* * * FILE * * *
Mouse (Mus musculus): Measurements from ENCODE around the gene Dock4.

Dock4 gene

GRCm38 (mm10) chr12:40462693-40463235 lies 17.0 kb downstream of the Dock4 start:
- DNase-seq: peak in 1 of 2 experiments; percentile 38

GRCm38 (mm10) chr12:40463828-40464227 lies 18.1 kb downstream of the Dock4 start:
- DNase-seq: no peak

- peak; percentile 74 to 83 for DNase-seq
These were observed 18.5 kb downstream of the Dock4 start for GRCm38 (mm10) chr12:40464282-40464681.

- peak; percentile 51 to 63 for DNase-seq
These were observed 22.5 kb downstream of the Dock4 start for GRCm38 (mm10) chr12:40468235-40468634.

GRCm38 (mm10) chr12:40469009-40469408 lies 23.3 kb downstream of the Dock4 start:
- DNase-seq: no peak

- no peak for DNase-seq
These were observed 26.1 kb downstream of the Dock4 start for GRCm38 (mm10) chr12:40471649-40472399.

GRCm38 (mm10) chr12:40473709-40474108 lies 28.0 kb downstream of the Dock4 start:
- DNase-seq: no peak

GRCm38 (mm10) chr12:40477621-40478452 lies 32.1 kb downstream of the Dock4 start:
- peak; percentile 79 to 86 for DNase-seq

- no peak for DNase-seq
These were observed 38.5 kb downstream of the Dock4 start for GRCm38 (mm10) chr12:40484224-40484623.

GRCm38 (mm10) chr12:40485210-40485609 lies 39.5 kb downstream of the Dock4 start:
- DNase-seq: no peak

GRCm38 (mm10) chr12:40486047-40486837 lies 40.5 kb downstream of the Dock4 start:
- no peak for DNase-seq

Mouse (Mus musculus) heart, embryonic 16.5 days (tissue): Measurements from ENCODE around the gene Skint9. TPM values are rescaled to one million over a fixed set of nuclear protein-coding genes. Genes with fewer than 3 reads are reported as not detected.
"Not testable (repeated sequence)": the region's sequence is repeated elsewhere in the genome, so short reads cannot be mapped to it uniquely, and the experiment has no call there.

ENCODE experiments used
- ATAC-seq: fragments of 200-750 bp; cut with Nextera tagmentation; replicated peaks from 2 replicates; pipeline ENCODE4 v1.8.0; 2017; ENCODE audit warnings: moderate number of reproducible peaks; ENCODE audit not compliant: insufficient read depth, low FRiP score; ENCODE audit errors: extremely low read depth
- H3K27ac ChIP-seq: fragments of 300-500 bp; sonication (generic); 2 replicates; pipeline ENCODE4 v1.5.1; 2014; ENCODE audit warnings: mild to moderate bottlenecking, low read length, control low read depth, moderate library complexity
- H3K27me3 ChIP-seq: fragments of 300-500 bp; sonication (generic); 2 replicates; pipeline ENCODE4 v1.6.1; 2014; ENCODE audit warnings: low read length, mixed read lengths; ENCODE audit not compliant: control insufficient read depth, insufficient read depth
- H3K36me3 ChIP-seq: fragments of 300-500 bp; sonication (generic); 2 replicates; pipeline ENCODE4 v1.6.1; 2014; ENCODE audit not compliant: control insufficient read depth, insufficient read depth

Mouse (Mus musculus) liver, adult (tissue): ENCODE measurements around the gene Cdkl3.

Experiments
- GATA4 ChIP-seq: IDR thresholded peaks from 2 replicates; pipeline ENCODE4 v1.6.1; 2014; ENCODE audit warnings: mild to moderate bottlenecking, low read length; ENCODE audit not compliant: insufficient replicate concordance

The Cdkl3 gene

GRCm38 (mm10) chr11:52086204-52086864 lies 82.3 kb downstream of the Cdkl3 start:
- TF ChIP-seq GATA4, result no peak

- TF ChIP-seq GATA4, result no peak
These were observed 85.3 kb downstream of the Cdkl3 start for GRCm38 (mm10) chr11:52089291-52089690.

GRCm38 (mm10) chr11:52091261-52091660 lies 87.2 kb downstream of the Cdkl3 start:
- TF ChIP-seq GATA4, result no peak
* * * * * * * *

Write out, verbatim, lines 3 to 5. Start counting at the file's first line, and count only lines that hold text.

GRCm38 (mm10) chr12:40462693-40463235 lies 17.0 kb downstream of the Dock4 start:
- DNase-seq: peak in 1 of 2 experiments; percentile 38

GRCm38 (mm10) chr12:40463828-40464227 lies 18.1 kb downstream of the Dock4 start: